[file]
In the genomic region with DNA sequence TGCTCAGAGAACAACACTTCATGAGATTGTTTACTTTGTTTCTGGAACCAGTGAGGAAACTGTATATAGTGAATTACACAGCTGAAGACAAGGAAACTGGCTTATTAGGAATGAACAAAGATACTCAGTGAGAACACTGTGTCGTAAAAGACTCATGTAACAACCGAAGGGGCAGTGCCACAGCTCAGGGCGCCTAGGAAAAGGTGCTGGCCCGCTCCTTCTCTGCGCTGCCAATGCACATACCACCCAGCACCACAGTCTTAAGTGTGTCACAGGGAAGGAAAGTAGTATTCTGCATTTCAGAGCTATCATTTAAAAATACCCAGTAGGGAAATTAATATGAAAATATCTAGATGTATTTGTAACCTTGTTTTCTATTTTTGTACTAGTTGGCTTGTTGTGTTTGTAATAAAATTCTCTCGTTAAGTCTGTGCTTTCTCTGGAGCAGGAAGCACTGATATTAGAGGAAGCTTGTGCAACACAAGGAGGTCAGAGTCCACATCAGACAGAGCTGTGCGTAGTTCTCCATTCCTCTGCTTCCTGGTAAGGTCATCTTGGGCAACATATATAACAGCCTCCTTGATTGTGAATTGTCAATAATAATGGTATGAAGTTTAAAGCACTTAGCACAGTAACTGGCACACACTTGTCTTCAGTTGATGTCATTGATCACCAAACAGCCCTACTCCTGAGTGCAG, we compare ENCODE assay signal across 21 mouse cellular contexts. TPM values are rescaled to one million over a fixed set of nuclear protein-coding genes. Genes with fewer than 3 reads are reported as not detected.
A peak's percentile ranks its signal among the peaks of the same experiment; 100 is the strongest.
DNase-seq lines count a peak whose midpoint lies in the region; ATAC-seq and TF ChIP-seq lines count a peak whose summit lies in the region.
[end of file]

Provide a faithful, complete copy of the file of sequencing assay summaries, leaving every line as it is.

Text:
In the genomic region with DNA sequence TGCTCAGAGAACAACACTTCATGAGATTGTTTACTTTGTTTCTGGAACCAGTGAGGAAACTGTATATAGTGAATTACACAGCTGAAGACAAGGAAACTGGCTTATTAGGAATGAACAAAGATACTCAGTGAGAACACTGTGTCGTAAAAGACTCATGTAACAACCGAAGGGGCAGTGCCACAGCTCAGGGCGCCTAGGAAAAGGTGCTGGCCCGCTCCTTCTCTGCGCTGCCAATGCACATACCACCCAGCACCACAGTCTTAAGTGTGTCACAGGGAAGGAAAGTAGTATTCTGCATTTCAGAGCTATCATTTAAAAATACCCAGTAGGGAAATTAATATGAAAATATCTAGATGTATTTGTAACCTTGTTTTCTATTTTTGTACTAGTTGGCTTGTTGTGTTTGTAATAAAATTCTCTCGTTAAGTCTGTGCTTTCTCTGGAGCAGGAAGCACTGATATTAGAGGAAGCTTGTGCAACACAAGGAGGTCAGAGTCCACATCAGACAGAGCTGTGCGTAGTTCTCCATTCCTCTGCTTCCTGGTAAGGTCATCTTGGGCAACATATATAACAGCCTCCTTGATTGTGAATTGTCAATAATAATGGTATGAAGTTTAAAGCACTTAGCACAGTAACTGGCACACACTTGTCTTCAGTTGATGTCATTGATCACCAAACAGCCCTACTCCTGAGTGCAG, we compare ENCODE assay signal across 21 mouse cellular contexts. TPM values are rescaled to one million over a fixed set of nuclear protein-coding genes. Genes with fewer than 3 reads are reported as not detected.
A peak's percentile ranks its signal among the peaks of the same experiment; 100 is the strongest.
DNase-seq lines count a peak whose midpoint lies in the region; ATAC-seq and TF ChIP-seq lines count a peak whose summit lies in the region.